The sizes and the positions of the capacitive stubs 6, 6' may be preliminarily determined with advantages utilizing the ample spaces left for attachment of the capacitive stubs. More specifically, the stub patterns are designed so as to have an area ratio in a sequence of multiples of two, including 1, 2, 4, 8, . . . , and the capacitive stubs are placed in advance at optimum positions which are expected to allow connections which result in effective adjustment of the characteristics. With this configuration, mere combination of proper connections between the capacitive stubs leads to establishment of connections between the stubs which may provide any desired capacity, thus rendering the adjustment a quantitative operation. In addition, a quantitative, positional guide for the adjustment may be easily established to exploit the desired characteristics, and the possibility of reproducing the desired modulating characteristics may be drastically increased.
Ideal modulating characteristics of a phase modulator are shown in the Smith chart in FIG. 4, where a great degree of isolation is afforded at the point at which the two diodes are out of conduction, and the modulating characteristics include lowered degrees of errors in modulation angle and amplitude deviation. In practice, however, the modulating characteristics tend to be as shown in FIG. 5 because the non-retrofitted modulator exhibits variations in its characteristics due to variations in properties of the diodes, different lengths of wires connecting the diodes, displacement of the λ/4 lines 4, 5, etc. Therefore, referring to the characteristics, the plurality of capacitive stubs are connected by wires to bring the isolated point "b" closer to the point "a" as shown in FIG. 5, and a balance is established to minimize errors in the modulation angle and the amplitude deviation, thereby correcting and adjusting the characteristics of the modulator. The above-described adjustment with the capacitive stubs may also be applied to adjustment of input/output impedance and to improvement of the transient response characteristics with respect to the microwave input line and output line.
Although the capacitive stubs according to the present embodiment are placed below the lines 4, 5 as patterns of squares with an area ratio of 1 : 2 : 4, they may be shaped otherwise as desired, and there may be presented a plurality of patterns of the same area, as shown in FIG. 6. In addition, as shown in FIGS. 7, 8 and 9, patterns of the stubs may be appropriately arranged above or at both sides of the lines in addition to below the lines, in a scattered manner; other possible various arrangements include proper arrangement of a series of multiples of two patterns of the stubs at optimum positions. In addition, since the line lengths of the λ/4 lines 4, 5 are required to be slightly longer or shorter than λ/4 in some cases depending on the characteristics of the used diodes, the pattern of arrangement of the capacitive stubs are also designed in consideration of the relative relationship with such changes in size.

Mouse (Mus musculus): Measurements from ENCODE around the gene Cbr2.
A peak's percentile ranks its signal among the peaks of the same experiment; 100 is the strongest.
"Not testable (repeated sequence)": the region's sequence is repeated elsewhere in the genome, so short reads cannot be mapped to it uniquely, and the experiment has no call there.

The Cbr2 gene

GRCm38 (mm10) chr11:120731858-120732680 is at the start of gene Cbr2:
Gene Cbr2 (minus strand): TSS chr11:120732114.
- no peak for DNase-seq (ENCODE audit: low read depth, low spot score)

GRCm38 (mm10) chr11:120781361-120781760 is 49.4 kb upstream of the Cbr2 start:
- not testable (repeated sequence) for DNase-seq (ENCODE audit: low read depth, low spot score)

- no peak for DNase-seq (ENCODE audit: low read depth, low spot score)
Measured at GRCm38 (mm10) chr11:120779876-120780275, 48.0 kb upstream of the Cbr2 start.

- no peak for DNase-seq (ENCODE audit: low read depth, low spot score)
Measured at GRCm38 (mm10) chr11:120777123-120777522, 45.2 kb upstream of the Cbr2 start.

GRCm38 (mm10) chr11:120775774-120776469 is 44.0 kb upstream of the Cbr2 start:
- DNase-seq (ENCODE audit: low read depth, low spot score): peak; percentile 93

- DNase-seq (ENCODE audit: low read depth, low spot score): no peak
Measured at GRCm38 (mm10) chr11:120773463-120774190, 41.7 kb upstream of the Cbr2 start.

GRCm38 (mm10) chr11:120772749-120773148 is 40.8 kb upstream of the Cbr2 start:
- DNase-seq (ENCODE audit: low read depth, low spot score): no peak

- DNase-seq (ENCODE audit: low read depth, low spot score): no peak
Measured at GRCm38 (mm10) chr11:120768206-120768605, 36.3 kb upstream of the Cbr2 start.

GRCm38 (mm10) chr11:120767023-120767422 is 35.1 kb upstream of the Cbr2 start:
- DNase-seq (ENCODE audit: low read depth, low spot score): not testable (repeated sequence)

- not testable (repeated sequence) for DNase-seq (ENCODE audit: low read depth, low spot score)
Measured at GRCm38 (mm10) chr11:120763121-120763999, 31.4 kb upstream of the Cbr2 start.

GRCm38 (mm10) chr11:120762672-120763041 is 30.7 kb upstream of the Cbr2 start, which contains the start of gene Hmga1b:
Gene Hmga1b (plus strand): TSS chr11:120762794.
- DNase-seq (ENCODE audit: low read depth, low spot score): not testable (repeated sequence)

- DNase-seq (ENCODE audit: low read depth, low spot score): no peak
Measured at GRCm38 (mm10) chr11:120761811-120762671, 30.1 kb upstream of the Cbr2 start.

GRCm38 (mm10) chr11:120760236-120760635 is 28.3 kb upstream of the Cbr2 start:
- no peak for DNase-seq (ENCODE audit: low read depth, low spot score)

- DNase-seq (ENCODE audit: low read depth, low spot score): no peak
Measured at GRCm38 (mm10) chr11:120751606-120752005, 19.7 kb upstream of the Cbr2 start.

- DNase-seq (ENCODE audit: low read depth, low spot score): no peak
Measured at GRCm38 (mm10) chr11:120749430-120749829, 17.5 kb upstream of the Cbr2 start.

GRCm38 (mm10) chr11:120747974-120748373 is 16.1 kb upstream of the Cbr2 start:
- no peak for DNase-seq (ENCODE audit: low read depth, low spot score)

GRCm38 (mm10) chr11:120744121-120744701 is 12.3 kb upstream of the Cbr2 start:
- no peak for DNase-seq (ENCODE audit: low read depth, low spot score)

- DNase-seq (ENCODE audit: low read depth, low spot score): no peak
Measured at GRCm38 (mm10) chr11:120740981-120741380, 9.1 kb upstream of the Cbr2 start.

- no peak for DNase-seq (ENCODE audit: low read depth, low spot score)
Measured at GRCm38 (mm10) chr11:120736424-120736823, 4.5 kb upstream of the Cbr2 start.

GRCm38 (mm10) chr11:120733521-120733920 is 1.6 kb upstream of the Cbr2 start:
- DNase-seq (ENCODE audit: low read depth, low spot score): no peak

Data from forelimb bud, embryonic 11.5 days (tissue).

In addition to adjustment with all the plurality of the capacitive stubs connected by bonding wires, the adjustment with the capacitive stubs may be carried out efficiently by adjustment with some, but the requisite minimum number of capacitive stubs connected in advance by bonding wires; the stubs may be varied by increasing the number, cutting, reconnection, etc. as necessary.
In cases where all the capacitive stubs are connected in advance in the manufacturing step, the adjustment may be conducted in the later testing and adjusting step by cutting some of the connecting wires as necessary while referring to the characteristics which are monitored, and this results in a shorter time of adjustment. Adoption of this method of adjustment allows separation of the manufacturing step and the testing and adjusting step, thus allowing streamlining of the entire operation for increased working efficiency.
Although the embodiment of the present invention explained above is in reference to a modulator based on a sandwich structure, the present invention may be implemented otherwise without being limited thereto; it is also possible to provide two or more layers to construct a modulator in the inner layer and to accomplish the adjustment from the surface layer side through two windows which may be provided as described above. The adjustment may also be carried out with a configuration constructed with circuit patterns placed on a plurality of ceramic substrates as illustrated in FIGS. 10 and 11. The illustrated configuration is a lamination composed of an upper ceramic substrate 16 consisting mainly of circuit patterns of balancing lines 13, 14 and others of a balance/unbalance transformer section 1 placed thereon, and another lower ceramic substrate 17 with circuit patterns of unbalancing lines 11,12 placed thereon.